Throwback Thursday

20 years ago this month:

  • Reviewing the recommendation of the Judicial Qualifications Commission, the Florida Supreme Court publicly reprimanded a former appellate judge for (1) making a false or misleading statement during an attorney discipline proceeding and (2) failing to disclose that an attorney appearing before him was representing a member of his immediate family in highly contentious domestic litigation. Inquiry Concerning Frank, 753 So. 2d 1228 (Florida 2000).
  • Pursuant to consent, the Michigan Supreme Court suspended a judge for 10 days without pay and publicly censured him for (1) knowingly executing a judgment that falsely stated that the defendant had pled guilty to 3 misdemeanors, and (2) knowingly making false and misleading statements to the Judicial Tenure Commission during its investigation. In re Milhouse, 605 N.W.2d 15 (Michigan 2000).
  • Adopting a substantial portion of the findings of the Commission on Judicial Performance, the Mississippi Supreme Court publicly reprimanded a judge and fined her $1,500 for (1) improperly sentencing a defendant under the wrong statute, doing nothing to correct her error, and stating under oath in her answer to the Commission’s complaint that the defendant had not been sentenced for the crime for which she had sentenced him; and (2) having a reporter arrested for disobeying her order by publishing an article regarding a juvenile proceeding without following correct procedures. Commission on Judicial Performance v. Byers, 757 So. 2d 961 (Mississippi 2000).
  • The Pennsylvania Court of Judicial Discipline removed a former supreme court justice who had been found guilty of 2 felony counts of criminal conspiracy; the Court also ordered that the justice be ineligible to hold judicial office in the future. In re Larsen, 746 A.2d 108 (Pennsylvania Court of Judicial Discipline February 2000).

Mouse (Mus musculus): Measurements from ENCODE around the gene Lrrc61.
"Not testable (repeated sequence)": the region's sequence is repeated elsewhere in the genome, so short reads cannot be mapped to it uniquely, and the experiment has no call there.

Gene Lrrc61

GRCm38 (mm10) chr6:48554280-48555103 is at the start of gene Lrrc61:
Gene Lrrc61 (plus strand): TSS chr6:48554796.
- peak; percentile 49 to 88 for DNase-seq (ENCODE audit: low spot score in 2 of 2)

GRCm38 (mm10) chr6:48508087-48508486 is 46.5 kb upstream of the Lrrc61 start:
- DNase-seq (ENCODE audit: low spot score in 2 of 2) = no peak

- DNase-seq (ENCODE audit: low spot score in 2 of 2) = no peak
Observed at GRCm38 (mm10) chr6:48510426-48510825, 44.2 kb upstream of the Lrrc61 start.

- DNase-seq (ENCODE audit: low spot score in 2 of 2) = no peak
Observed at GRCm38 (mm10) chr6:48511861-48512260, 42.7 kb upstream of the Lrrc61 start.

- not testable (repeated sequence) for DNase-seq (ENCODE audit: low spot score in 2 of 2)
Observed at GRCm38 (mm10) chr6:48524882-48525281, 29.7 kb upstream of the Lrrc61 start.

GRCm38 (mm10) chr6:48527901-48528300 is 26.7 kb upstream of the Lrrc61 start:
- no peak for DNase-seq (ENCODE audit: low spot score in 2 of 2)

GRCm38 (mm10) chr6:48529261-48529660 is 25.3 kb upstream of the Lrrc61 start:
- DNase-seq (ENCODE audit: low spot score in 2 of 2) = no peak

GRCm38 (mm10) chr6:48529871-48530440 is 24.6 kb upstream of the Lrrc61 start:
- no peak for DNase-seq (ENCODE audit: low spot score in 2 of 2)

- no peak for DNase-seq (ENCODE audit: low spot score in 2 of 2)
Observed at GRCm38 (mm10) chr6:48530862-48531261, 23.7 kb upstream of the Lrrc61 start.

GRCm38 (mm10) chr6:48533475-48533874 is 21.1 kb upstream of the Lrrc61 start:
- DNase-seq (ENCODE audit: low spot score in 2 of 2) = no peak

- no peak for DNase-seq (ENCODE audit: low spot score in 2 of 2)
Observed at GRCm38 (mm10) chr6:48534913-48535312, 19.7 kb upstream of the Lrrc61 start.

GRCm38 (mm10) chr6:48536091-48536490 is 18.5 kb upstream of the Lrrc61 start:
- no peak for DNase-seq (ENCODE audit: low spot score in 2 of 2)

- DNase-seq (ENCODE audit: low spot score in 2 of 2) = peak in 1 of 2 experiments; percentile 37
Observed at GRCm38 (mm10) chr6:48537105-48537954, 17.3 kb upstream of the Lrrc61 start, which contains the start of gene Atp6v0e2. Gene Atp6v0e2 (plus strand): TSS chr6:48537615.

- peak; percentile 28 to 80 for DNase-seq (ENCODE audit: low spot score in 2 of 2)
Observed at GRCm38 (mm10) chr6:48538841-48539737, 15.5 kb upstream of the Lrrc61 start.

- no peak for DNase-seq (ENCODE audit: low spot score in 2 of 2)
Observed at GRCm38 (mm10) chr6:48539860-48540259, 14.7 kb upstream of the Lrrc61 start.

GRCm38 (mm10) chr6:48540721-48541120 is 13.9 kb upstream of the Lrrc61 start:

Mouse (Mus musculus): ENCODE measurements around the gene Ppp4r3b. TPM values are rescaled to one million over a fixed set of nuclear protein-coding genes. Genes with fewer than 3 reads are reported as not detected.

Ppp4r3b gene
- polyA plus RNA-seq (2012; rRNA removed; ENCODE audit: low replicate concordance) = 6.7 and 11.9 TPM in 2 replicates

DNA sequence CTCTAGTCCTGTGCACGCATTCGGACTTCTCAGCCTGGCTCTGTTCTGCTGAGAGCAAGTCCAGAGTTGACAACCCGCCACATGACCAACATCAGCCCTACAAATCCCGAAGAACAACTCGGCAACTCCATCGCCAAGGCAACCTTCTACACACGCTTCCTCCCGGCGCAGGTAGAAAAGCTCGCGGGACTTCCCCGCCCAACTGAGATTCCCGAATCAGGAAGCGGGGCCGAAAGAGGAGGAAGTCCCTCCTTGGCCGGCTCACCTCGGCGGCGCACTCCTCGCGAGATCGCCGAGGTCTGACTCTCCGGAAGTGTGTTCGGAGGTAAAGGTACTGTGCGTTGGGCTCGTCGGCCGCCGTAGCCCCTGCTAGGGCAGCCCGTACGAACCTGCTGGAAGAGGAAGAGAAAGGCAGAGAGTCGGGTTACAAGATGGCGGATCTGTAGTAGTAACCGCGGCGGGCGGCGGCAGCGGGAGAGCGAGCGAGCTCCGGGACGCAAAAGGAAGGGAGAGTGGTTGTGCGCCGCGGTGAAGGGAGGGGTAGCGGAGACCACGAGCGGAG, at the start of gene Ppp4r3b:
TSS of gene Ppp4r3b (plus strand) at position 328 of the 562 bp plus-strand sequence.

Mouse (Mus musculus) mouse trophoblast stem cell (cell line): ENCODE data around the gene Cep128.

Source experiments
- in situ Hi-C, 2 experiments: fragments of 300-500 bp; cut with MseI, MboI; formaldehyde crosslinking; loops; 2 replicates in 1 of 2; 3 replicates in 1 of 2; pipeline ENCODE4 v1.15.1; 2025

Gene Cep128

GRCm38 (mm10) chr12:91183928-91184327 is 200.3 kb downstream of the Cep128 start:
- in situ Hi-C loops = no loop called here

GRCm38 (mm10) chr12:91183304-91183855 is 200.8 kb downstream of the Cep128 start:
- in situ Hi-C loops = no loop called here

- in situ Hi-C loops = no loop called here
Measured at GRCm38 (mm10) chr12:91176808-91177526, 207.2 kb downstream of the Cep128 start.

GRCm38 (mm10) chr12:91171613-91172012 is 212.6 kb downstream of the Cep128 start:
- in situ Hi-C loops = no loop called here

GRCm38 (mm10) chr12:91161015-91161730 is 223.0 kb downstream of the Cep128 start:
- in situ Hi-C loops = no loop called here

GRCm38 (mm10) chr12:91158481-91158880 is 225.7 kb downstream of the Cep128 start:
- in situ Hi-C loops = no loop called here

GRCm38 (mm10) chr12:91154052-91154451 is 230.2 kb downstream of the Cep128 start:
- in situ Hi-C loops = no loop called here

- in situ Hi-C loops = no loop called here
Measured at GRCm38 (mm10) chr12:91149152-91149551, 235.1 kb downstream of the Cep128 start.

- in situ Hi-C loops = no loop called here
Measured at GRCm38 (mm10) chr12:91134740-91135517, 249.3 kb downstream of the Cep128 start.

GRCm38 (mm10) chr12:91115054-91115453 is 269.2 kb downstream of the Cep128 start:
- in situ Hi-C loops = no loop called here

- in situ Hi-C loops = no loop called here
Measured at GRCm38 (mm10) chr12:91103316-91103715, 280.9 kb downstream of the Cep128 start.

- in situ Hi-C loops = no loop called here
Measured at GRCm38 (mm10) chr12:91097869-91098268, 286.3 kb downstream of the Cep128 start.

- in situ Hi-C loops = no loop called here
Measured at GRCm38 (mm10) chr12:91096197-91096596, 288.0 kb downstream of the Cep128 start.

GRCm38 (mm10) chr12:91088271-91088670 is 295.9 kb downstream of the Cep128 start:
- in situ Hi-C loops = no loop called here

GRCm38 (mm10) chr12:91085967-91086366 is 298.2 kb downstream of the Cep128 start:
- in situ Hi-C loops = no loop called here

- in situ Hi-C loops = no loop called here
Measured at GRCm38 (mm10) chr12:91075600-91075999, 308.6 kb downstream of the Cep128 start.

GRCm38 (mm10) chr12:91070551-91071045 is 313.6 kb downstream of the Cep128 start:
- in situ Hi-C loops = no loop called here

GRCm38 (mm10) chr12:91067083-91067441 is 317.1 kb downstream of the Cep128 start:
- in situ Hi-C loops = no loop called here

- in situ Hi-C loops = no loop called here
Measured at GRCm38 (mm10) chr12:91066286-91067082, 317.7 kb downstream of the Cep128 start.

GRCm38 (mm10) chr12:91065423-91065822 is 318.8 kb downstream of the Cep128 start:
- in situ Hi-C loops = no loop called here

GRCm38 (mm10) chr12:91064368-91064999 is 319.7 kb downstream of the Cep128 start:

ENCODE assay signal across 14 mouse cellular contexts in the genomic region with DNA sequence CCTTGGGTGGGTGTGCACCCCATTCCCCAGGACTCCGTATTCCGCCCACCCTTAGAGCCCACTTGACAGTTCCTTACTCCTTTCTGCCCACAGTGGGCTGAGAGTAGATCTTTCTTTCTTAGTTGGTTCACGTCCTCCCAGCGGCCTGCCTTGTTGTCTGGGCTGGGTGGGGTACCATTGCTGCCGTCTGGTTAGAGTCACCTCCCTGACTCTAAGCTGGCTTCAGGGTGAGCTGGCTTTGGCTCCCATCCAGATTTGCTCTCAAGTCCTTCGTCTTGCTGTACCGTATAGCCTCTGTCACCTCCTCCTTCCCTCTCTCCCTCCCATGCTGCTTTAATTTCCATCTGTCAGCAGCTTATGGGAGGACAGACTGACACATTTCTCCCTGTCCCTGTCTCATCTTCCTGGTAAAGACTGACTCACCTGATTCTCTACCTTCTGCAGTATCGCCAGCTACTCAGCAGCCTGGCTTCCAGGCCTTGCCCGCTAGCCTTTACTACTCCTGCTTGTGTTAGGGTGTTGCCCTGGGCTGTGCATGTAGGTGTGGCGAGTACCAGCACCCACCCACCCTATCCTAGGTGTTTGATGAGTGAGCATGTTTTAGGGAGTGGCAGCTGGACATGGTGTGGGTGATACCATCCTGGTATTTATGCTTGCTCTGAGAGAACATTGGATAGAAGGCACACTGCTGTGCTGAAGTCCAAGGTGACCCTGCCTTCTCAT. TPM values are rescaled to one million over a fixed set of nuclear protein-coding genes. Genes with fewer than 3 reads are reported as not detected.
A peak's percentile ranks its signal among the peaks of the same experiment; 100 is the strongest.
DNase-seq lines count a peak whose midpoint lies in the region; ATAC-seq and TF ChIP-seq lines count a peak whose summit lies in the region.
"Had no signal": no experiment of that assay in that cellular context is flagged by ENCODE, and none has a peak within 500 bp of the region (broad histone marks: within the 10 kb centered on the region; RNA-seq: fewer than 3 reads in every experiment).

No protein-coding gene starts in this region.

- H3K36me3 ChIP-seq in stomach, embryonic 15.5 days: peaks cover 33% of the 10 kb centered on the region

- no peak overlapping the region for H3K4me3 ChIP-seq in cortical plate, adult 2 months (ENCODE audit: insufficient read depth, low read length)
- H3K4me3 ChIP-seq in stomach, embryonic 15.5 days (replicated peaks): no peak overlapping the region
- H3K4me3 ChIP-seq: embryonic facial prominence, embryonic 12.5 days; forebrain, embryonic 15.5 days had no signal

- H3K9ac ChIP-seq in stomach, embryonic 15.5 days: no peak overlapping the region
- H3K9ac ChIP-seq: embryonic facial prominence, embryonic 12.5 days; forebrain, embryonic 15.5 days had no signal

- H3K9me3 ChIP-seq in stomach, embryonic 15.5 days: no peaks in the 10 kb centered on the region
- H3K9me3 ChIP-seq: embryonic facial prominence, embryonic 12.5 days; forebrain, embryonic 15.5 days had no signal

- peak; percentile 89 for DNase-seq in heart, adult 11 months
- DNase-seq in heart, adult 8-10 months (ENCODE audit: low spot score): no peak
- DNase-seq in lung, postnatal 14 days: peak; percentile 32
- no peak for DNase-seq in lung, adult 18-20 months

• Reviewing the findings of fact and conclusions of law of a judicial conduct panel, the Wisconsin Supreme Court suspended a judge for 6 months without pay for (1) recurring delay in deciding cases between 1991 and 1998, (2) filing certifications of status of pending cases that falsely represented that no cases were awaiting decision beyond the prescribed period, and (3) stating falsely to the Judicial Commission that he had no cases awaiting decision beyond the prescribed period. In the Matter of Waddick, 605 N.W.2d 861 (Wisconsin 2000).

State judicial discipline in 2019

In 2019, as a result of state disciplinary proceedings, 2 judges were removed from office.  (2 other judges were removed by conduct commissions, but those decisions were under review at the end of the year and, therefore, not included in the count for 2019.)  In addition, 15 judges or former judges resigned or retired in lieu of discipline pursuant to public agreements with conduct commissions; 1 of those former judges was also reprimanded.  2 judges were retired for disability.

16 judges were suspended without pay as a final sanction.  The suspensions ranged from 5 days to 1 year, although the 1-year suspension was stayed conditioned on the judge engaging in no further misconduct.  The other suspensions were for 7 days, 3 weeks, 28 days, 30 days (3 judges), 45 days (3 judges), 60 days (3 judges), 90 days, and 6 months (3 judges).  The 90-day suspension also included a $5,000 fine and public reprimand; one 45-day suspension also included a $5,000 fine; one 30-day suspension also included a $500 fine and public reprimand; the 28-day suspension also included a public censure.  The reinstatement of one of the judges suspended for 60 days was conditioned on her undergoing an emotional and behavioral assessment by a health care professional and completing a judicial ethics course.